jakaufmann wrote: ↑
Sun Aug 04, 2019 10:42 pm
I've been trying to read up on as much rose history as possible, and somehow I never came across the notion that there were more than 4 Chinas used (the Stud Chinas).
The early 19th century was a strange and exciting period. Trade with the far East was expanding, and many people would receive plants that they had no idea how to cultivate. Thousands of such plants were packed in boxes and delivered to nurseries with no return address of explanation of where the plants originated or who sent them. Each botanist and nurseryman chose a name to suit his needs, with little regards for self-appointed authorities. Names were deliberately altered ... just because.
Then there was the little matter of Napoleon. When he was defeated in 1815, and France was able to rejoin the civilized world, nurserymen on both sides of the English Channel ran to the nearest dock to get passage. This also led to much confusion. For instance, Knight had been raising self-seedlings of the Crimson China. Maybe 10 or 12 of these were in the trade. They were much alike, but professional gardeners could make good use of their small variations in mass plantings. Meanwhile, at least a few such roses were raised in France. After 1815 or so, no one could be quite sure where a given Crimson China originated.
Then there was Knight's 'Animating', a hybrid of Crimson China and Blush Tea-scented, that caused a bit of a stir in France, as well as in England and the U.S. The scent must have been distinctive because Vibert named a rose 'Noisette odeur de Bengale animating'. Alas, the rose seems to have become confused with a very different variety named 'Animated' and introduced by Hibbert & Buist.
AND THEN, 1816 was the year without summer. It was cold. And no doubt the nurserymen had a jolly time replacing plants that were lost that year.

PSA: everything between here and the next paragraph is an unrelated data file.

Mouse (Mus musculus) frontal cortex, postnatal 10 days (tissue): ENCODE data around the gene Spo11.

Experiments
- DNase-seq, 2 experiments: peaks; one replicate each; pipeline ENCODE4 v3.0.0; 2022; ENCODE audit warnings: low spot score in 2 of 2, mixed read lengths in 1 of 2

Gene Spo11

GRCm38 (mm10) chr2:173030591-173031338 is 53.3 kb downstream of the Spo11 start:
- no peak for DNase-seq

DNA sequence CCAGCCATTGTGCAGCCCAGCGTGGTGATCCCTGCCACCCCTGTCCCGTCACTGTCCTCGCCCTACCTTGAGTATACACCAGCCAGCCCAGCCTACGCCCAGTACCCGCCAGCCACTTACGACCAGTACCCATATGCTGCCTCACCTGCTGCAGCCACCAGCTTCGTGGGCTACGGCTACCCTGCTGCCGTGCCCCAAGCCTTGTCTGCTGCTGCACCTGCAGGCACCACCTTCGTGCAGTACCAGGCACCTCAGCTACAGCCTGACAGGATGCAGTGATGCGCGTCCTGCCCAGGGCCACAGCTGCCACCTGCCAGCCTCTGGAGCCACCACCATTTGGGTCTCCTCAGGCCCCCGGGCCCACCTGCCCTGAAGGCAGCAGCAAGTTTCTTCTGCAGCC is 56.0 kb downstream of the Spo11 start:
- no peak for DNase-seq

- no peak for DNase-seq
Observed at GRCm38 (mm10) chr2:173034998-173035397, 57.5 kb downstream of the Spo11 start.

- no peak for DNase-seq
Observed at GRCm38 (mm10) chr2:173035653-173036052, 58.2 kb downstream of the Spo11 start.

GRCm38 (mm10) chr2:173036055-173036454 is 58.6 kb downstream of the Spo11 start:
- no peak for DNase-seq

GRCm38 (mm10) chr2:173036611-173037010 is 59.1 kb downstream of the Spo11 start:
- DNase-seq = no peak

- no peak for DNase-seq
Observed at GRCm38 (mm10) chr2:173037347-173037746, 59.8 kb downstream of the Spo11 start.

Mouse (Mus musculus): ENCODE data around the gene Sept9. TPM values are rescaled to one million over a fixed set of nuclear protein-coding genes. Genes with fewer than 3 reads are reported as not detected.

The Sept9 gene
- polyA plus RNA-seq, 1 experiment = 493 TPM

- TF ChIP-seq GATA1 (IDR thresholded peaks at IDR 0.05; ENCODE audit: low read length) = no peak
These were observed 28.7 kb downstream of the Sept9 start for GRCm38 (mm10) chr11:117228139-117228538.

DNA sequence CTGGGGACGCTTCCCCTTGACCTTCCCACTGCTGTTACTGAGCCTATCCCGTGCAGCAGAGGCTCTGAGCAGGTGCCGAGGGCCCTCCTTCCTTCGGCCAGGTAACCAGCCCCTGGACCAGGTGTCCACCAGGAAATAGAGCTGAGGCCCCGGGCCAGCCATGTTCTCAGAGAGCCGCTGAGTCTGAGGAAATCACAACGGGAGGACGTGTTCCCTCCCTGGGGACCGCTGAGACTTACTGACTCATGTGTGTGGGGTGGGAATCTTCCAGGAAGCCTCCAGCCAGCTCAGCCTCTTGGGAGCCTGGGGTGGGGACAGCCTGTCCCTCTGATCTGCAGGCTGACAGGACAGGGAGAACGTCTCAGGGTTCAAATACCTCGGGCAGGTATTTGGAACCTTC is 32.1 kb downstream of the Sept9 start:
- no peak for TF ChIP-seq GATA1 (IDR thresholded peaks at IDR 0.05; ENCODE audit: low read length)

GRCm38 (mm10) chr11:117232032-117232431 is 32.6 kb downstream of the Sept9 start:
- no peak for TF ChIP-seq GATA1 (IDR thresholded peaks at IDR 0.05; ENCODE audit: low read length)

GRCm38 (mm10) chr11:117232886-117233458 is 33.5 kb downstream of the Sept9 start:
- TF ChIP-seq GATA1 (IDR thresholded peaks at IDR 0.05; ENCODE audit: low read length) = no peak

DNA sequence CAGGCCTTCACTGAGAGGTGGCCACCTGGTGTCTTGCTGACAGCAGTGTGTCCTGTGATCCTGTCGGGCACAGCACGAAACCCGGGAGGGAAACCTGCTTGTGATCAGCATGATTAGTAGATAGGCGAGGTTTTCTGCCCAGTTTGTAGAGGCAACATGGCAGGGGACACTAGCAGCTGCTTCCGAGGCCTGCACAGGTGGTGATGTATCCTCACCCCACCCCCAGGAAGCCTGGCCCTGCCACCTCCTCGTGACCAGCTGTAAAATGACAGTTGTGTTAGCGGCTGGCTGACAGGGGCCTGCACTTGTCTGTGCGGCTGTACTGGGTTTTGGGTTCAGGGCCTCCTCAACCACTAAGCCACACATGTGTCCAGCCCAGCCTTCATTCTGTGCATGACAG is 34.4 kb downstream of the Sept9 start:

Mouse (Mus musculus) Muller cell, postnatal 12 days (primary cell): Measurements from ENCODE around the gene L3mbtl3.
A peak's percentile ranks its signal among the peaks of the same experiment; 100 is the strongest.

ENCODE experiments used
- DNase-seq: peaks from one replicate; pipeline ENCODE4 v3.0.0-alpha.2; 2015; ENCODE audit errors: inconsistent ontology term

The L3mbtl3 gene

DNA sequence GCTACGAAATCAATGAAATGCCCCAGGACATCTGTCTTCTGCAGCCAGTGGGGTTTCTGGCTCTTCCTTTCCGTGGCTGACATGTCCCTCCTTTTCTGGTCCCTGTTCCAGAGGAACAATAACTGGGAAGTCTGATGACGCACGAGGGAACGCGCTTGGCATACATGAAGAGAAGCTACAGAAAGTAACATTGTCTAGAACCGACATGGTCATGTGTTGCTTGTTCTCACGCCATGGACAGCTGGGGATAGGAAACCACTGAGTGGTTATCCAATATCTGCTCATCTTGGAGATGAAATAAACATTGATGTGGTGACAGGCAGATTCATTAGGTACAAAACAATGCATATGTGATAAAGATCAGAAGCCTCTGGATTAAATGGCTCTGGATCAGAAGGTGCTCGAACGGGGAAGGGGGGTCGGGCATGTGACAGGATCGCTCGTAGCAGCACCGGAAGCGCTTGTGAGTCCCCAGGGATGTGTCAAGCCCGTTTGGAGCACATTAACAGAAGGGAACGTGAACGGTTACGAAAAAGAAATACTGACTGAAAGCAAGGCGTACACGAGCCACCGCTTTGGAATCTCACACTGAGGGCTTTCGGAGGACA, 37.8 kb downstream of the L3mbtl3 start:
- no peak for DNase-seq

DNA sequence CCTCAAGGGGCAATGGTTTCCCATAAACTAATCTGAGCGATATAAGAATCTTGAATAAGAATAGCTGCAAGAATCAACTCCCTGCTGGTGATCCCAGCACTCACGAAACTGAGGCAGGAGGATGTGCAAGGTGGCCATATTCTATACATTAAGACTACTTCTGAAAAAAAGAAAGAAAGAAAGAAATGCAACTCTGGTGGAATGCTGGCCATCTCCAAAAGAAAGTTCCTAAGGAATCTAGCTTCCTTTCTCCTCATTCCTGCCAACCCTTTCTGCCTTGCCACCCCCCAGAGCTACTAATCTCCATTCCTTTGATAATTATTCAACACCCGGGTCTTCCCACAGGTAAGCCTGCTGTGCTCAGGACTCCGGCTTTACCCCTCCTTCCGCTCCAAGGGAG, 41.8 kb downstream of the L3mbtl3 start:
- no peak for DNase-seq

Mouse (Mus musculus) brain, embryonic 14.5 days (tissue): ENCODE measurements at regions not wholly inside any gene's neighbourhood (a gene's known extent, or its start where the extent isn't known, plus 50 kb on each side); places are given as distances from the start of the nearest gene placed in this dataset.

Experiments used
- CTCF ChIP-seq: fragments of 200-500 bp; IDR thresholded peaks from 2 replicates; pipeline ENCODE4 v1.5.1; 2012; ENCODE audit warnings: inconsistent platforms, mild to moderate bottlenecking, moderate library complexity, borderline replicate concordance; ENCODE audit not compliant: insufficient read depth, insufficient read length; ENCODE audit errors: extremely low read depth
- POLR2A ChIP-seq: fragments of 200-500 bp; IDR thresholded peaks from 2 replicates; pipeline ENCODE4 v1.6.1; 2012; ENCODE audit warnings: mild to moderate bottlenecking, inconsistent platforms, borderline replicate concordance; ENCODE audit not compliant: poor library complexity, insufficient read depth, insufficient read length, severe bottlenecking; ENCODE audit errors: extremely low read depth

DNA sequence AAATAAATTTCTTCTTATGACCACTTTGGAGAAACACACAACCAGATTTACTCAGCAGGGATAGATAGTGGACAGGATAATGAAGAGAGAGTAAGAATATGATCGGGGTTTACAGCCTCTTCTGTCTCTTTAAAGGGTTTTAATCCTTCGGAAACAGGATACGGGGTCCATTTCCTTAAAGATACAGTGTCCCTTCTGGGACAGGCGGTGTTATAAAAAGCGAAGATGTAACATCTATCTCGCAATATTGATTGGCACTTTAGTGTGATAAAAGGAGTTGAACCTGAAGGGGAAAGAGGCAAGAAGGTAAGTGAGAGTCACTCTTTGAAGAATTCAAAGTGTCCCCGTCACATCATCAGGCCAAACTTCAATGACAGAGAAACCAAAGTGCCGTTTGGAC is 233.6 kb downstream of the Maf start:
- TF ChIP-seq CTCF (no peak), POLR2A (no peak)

By the 1830s, Parks' Yellow China Rose, which was not Tea-scented and did not have the characteristic glossy leaves, became confused with the true Yellow Tea-scented rose. This was apparently a self-seedling of the Blush Tea-scented raised in France by Dr. Cartier and sold by Cels as 'Bengal Jaune'. It was apparently first distributed in England by Knight in 1823. By the late 1830s a flock of Tea-scented roses arrived from Italy, and all hope of sorting out the mess was lost.
AND THEN came the devastating winter of 1837/38.
http://bulbnrose.x10.mx/Roses/breeding/ ... 36_38.html
Again, the nurserymen kept very busy propagating everything in sight and selling all they could raise.
Loudon tried to explain that the true Yellow Tea-scented was not the same as Parks' rose.
Loudon: An Encyclopaedia of Trees and Shrubs p. 343 (1842)
* R. i. 11 ochroleuca Bot. Reg. has large cream-coloured flowers, deepening almost into yellow in the centre. It was introduced by Mr. Parks in 1824, and appears to have been since lost.
* R. i. 12 flavescens.—This, Mr. Gordon assures us, is the true tea-scented yellow China Rose, and not the preceding variety, which is generally considered as such, and confounded with it.
Loudon soon died, and the confusion has become solidified as "absolute fact".
And before I end this, here are some morsels I found in the Asiatic Journal and Monthly Miscellany. I copied only the roses. However, I cannot find any hint as to who wrote the lists, where in China the plants originated, or where they ended up.
Oh, in 1830 the Ghent Botanical Society published a note. This is a third yellow China rose that, so far as I can learn, has not been mentioned elsewhere, but may have been used by Belgian breeders.
It is further resolved, that in a token of gratitude, the Society shall exhibit plants for Mr. Th. Beale (*), a merchant in Macau, Province of Canton in China;
(*) List of Plants sent on January 18, 1829, by M. TH. BEALE, of Macao, and which Dr. Moke, on his return to Europe aboard the ship Raymond, had been kind enough to undertake to hand over to the Society.
5. Rosa chinensis, jaune. Not yet introduced in Europe